US President Barack Obama has described the loss of key Iraqi territory to Islamic State as a tactical setback, while insisting the war against the jihadist group is not being lost.
"I don't think we're losing," Obama said in an interview with news magazine The Atlantic published Thursday, days after the Iraqi city of Ramadi was overrun.
Shia militias converged on Ramadi Monday in a bid recapture it from jihadists who dealt the Iraqi government a stinging blow by overrunning the city in a deadly three-day blitz.
The loss of the capital of Iraq's largest province was Baghdad's worst military setback since it started clawing back territory from the jihadists late last year.
Days after a rare message from ISIS supremo Abu Bakr al-Baghdadi urging mass mobilization, the group also came close to also seizing one of Syria's most famed heritage sites, ancient Palmyra, but the army pinned it back.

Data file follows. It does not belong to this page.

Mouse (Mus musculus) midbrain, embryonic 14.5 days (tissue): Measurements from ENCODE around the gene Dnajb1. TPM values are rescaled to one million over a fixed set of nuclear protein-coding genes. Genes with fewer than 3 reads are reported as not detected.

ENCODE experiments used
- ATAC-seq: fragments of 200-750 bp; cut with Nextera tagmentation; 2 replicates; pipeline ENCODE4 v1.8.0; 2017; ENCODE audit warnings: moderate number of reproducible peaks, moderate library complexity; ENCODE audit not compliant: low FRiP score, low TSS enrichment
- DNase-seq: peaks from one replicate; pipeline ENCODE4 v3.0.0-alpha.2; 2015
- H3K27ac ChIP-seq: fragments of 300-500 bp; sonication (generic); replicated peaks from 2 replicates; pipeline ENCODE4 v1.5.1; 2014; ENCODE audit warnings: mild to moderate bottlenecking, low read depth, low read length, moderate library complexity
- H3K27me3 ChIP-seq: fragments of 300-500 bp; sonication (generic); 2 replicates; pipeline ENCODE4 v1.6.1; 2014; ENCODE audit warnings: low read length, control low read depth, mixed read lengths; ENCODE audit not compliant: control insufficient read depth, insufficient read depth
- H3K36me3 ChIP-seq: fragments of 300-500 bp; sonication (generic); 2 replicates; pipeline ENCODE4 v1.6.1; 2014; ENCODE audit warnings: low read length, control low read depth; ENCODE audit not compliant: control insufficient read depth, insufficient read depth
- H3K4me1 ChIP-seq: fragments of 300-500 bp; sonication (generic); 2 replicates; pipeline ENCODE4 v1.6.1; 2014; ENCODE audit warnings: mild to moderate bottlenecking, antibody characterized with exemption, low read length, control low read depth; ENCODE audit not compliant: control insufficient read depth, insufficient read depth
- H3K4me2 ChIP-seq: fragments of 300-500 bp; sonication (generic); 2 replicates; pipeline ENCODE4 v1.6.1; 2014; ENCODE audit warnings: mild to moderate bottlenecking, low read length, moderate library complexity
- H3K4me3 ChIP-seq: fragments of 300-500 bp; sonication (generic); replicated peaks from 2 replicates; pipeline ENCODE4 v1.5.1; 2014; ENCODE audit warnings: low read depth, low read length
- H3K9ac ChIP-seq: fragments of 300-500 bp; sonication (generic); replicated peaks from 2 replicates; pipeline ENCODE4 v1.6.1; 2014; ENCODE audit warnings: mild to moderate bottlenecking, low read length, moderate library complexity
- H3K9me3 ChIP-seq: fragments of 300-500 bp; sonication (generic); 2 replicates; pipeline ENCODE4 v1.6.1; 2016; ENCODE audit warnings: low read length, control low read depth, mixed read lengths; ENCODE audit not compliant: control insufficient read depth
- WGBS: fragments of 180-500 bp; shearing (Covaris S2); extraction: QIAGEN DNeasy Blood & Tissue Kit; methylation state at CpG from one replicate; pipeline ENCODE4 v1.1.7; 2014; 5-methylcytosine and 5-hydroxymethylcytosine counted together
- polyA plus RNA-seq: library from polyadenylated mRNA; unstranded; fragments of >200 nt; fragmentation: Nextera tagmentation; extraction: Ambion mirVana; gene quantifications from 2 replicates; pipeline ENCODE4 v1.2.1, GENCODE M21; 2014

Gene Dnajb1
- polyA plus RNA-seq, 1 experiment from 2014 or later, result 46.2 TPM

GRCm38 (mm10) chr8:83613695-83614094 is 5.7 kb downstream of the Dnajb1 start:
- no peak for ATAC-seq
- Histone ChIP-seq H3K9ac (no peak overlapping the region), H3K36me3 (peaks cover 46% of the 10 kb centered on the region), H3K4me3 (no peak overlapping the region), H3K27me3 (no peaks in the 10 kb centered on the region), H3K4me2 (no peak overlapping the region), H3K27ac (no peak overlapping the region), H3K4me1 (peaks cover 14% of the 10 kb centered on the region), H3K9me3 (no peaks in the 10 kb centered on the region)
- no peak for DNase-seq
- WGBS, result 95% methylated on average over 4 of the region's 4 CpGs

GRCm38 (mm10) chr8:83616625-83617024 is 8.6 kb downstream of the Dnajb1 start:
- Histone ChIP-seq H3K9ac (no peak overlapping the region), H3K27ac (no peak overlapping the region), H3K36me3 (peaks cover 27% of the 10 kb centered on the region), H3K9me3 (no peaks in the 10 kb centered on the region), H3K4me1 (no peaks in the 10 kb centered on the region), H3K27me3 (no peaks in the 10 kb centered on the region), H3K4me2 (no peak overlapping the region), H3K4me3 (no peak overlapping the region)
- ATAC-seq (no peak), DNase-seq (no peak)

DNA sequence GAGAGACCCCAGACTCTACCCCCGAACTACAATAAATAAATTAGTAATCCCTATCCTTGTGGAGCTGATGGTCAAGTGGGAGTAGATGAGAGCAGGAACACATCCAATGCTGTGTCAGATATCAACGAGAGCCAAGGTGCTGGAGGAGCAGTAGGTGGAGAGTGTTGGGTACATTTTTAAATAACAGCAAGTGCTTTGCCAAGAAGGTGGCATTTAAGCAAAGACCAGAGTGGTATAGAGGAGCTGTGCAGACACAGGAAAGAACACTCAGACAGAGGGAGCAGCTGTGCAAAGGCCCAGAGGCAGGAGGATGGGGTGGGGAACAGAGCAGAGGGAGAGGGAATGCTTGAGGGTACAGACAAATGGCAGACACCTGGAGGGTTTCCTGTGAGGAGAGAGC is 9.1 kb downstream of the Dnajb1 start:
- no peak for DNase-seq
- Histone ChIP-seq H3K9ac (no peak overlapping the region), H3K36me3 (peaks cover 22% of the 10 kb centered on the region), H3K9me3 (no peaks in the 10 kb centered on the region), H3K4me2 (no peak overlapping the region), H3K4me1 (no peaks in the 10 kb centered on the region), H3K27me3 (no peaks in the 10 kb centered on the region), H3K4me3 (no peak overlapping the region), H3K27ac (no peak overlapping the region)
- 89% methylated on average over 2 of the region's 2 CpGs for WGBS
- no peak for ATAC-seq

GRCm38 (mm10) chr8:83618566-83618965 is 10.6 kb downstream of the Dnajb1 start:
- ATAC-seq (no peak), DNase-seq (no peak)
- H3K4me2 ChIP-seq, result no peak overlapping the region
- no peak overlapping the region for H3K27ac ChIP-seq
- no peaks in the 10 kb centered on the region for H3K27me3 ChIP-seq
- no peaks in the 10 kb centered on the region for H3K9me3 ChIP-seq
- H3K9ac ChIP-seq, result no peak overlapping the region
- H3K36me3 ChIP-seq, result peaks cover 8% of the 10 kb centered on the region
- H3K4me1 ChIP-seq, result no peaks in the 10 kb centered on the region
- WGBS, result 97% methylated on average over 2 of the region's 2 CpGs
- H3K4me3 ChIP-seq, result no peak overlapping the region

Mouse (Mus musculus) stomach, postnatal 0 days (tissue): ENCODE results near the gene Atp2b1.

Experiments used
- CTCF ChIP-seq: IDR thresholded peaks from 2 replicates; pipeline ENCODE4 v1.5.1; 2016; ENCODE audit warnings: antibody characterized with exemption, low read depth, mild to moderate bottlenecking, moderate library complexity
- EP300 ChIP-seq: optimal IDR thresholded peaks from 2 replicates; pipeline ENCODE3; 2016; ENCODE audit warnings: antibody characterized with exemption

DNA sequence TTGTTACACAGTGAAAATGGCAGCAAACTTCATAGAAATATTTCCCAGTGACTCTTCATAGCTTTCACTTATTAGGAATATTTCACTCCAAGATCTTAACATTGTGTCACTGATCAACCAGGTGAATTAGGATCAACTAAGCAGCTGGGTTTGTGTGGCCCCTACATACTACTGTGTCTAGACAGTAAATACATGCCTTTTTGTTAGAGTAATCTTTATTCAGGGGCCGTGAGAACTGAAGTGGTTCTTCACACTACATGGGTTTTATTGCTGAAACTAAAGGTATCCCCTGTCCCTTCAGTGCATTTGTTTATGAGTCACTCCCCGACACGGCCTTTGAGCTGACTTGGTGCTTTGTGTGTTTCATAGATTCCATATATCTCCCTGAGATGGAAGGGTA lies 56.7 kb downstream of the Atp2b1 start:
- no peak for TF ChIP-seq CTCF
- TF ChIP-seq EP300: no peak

Iraqi Prime Minister Haider al-Abadi had been reluctant to deploy Shia militias to Anbar province for fear of alienating its overwhelmingly Sunni Arab population.
He favored developing locally recruited forces, a policy that had strong US support.
But militia commanders said on Monday that Ramadi's fall had shown that the government could not do without the so-called Popular Mobilization units (Hashed al-Shaabi) – am alliance of Iranian-backed Shia Islamist militias regularly criticized for carrying out war crimes comparable to those of ISIS.